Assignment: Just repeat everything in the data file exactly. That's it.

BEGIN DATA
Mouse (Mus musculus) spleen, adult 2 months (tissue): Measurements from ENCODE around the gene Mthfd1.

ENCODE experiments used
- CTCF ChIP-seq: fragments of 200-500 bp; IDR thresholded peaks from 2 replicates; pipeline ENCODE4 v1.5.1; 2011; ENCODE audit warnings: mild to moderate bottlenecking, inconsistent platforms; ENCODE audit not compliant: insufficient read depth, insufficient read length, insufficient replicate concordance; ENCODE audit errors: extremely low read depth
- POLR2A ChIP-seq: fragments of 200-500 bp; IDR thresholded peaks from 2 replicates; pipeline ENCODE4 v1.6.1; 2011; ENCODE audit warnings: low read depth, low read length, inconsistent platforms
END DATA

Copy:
Mouse (Mus musculus) spleen, adult 2 months (tissue): Measurements from ENCODE around the gene Mthfd1.

ENCODE experiments used
- CTCF ChIP-seq: fragments of 200-500 bp; IDR thresholded peaks from 2 replicates; pipeline ENCODE4 v1.5.1; 2011; ENCODE audit warnings: mild to moderate bottlenecking, inconsistent platforms; ENCODE audit not compliant: insufficient read depth, insufficient read length, insufficient replicate concordance; ENCODE audit errors: extremely low read depth
- POLR2A ChIP-seq: fragments of 200-500 bp; IDR thresholded peaks from 2 replicates; pipeline ENCODE4 v1.6.1; 2011; ENCODE audit warnings: low read depth, low read length, inconsistent platforms